Estate planning includes a variety of things that all of us need to consider in order to make things easy for our family members in the event of our demise or incapacity.
You should start the process of planning your estate when you own property of any kind or have minor children you should start the process.
There are three main aspects of estate planning:
If you die without a Will, you are said to have died intestate. When someone dies intestate, Texas law lays out how the estate will be distributed in the Texas Probate Code. Under those provisions, the law draws a distinction between separate property and community property.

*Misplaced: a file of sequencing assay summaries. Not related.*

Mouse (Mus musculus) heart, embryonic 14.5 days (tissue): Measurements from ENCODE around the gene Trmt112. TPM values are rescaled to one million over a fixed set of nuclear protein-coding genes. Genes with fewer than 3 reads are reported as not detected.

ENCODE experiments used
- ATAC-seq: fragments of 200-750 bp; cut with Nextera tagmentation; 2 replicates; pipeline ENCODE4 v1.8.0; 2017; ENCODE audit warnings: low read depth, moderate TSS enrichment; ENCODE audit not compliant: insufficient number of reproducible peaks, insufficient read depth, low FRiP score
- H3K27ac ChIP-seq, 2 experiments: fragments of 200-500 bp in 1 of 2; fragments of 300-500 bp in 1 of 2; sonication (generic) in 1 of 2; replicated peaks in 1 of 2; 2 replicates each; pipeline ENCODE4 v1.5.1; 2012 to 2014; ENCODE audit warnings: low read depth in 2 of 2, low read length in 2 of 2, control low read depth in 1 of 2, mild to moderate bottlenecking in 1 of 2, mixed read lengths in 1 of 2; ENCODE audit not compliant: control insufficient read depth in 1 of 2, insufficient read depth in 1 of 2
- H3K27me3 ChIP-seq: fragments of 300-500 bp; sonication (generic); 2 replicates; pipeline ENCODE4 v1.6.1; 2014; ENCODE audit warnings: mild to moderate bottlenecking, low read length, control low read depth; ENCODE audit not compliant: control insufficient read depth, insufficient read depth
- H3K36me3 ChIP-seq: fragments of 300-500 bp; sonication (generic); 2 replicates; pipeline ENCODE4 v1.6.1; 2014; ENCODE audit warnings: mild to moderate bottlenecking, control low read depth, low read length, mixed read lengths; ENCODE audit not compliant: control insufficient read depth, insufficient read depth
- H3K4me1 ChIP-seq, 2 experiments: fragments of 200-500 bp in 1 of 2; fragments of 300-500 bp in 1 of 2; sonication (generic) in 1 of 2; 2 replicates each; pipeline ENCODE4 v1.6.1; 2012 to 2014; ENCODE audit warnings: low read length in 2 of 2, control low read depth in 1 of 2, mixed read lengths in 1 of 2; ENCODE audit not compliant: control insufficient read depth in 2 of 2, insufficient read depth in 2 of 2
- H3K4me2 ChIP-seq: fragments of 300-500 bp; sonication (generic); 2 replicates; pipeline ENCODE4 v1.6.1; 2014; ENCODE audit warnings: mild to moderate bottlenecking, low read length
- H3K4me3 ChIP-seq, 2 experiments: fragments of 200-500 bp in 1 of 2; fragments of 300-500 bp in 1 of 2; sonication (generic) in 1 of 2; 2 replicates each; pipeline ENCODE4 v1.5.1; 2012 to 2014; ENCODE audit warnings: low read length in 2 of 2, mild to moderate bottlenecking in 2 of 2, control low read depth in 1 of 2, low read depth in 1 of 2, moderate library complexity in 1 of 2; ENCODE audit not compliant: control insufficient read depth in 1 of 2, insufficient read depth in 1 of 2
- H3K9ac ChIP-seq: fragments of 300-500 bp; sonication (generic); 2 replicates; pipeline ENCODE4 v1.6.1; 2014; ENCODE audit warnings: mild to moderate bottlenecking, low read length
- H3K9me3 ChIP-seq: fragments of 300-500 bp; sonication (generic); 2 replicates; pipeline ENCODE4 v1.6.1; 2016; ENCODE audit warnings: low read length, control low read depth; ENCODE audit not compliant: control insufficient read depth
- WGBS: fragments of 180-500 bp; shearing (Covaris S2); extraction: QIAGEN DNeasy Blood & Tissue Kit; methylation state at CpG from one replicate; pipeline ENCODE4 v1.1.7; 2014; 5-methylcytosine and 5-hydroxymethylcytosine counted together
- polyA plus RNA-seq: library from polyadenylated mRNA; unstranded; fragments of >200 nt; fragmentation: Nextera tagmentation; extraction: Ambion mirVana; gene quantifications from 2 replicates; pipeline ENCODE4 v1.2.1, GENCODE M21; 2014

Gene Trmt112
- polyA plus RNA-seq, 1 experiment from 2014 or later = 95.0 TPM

A power of attorney is a document that you allows you to appoint someone who can sign legal or financial documents (within limits) on your behalf, or make legal or financial decisions on your behalf.
Yes, there are different types of powers of attorney. For example:
A durable power of attorney is typically used when an individual is suffering from a mental or physical incapacity that prohibits them from signing documents or understanding documents that require their signature.
A limited power of attorney is typically used for a single transaction, such as a court appearance, or real estate closing and can be given regardless of incapacity.
Yes, you need a declaration of healthcare surrogate. If you become incapacitated to the extent that you cannot give informed consent to medical treatment or procedures, the declaration of healthcare directive surrogate allows an individual, who you appoint in advance of your incapacity, who make those decisions for you as well as have access to your medical records.